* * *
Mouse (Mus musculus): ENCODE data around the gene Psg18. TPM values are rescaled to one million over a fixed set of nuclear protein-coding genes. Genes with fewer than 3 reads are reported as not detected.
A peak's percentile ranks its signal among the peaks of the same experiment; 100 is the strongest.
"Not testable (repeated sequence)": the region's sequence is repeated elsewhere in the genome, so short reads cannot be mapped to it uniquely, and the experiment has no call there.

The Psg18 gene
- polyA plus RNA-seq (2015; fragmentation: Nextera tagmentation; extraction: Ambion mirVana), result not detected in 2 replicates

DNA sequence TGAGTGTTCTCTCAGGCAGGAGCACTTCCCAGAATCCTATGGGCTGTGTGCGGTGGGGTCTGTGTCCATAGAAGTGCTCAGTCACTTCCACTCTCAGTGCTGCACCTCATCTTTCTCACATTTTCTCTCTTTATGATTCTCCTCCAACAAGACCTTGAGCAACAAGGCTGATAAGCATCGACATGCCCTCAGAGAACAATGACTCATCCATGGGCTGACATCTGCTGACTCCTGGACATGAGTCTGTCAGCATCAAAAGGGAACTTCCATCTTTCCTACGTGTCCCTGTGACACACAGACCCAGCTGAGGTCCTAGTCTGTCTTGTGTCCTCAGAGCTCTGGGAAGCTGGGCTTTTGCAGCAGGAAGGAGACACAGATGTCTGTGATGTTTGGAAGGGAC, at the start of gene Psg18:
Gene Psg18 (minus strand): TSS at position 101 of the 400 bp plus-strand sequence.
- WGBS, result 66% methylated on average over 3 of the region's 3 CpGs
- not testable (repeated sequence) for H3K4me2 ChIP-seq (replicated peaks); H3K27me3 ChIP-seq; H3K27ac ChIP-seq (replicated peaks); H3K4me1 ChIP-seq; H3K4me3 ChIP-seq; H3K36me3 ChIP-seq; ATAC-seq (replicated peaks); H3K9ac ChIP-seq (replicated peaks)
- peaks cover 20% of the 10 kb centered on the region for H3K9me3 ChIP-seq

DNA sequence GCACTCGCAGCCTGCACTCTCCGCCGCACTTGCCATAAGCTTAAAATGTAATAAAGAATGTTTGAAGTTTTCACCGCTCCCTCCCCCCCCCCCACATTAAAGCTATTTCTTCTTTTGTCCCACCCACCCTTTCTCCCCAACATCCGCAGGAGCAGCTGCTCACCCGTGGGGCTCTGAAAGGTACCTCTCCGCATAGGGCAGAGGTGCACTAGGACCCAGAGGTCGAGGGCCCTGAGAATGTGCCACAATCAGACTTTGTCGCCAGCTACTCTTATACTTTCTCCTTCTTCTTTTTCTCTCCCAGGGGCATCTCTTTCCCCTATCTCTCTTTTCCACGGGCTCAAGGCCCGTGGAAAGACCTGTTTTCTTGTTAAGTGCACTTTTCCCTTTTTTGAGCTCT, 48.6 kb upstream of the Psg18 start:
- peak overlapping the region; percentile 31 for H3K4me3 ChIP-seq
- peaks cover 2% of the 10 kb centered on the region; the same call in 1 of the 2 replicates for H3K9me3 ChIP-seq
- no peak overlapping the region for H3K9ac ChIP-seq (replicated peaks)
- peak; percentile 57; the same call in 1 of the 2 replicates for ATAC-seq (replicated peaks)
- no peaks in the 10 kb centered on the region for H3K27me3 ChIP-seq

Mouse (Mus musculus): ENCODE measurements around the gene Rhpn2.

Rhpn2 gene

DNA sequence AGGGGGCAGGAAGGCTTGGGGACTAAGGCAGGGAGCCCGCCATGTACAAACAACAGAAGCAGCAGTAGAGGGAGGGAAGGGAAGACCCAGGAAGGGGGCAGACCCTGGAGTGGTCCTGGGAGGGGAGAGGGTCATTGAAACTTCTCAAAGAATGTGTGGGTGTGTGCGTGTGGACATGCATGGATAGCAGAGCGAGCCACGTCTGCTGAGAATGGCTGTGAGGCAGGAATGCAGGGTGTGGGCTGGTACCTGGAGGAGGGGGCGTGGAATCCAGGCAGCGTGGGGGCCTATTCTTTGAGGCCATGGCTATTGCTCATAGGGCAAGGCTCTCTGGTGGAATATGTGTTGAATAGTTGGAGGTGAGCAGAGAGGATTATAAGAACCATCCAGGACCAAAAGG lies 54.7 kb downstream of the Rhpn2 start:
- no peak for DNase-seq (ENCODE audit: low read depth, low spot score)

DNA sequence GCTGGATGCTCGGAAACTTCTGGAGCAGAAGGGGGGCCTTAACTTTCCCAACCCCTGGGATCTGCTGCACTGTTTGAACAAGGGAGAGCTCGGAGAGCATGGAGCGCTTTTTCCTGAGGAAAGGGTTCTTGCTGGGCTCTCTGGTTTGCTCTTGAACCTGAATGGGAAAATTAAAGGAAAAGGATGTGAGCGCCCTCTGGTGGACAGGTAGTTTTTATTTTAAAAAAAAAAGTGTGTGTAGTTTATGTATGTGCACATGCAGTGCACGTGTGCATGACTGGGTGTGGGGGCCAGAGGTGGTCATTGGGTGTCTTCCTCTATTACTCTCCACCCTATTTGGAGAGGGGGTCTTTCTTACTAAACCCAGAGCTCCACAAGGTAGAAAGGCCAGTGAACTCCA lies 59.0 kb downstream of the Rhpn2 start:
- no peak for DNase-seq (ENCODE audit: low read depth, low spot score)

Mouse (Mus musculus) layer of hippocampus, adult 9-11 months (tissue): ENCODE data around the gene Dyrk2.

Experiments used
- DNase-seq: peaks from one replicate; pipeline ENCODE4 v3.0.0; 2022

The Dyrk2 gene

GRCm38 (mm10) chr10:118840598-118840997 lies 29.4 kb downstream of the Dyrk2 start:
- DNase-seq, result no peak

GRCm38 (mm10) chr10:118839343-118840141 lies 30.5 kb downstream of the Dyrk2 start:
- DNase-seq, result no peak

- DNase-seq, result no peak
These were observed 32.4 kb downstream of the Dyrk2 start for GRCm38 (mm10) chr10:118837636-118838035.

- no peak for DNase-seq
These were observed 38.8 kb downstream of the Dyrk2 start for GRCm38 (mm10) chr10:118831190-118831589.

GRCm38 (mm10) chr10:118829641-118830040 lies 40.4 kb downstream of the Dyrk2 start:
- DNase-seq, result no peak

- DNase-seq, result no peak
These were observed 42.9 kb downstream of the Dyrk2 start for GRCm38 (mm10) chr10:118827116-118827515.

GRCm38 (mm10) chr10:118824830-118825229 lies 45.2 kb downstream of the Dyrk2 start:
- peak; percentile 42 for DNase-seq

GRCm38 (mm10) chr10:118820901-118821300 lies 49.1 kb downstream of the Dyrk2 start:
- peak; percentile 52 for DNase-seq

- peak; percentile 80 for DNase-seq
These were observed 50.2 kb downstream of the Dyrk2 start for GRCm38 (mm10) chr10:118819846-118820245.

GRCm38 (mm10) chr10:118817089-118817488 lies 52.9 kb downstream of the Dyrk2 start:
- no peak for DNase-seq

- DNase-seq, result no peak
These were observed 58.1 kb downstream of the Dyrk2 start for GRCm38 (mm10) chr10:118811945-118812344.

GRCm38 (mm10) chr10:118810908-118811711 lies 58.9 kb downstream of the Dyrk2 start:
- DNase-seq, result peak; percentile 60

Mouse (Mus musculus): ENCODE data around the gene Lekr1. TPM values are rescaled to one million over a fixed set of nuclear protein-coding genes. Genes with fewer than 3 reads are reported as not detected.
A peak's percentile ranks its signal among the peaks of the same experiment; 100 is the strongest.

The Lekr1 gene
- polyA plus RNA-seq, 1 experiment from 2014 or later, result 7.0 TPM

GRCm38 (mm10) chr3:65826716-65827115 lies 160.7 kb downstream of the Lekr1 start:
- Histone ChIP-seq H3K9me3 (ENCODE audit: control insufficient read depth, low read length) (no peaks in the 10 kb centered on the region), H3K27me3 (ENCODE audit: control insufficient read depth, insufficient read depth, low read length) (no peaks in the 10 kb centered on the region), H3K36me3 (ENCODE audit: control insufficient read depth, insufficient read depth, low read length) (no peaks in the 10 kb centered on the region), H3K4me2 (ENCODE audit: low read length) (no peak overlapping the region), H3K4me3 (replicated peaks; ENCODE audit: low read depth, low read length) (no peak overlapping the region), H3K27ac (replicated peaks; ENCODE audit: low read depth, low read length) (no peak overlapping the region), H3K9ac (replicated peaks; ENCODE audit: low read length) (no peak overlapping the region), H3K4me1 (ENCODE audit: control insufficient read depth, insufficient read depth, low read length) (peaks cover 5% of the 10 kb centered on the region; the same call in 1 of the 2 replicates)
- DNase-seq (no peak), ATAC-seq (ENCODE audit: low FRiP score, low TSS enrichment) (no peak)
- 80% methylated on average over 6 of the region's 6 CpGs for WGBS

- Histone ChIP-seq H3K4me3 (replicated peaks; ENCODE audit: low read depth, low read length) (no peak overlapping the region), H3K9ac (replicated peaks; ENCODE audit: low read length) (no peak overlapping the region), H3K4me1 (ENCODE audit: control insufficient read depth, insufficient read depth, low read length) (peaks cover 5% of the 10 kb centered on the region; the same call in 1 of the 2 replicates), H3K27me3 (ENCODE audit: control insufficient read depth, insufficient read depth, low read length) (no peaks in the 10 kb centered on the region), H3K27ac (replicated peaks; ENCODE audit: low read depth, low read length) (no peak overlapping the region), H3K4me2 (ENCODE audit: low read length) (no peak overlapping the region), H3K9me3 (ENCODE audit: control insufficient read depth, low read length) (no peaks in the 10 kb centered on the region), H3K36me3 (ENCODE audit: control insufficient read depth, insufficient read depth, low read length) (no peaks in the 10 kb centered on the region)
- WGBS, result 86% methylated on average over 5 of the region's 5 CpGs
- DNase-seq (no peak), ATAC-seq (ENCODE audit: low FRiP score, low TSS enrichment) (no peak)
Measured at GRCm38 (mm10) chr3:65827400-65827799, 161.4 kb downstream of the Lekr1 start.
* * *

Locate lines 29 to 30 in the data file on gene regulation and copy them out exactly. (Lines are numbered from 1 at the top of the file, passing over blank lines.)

GRCm38 (mm10) chr10:118839343-118840141 lies 30.5 kb downstream of the Dyrk2 start:
- DNase-seq, result no peak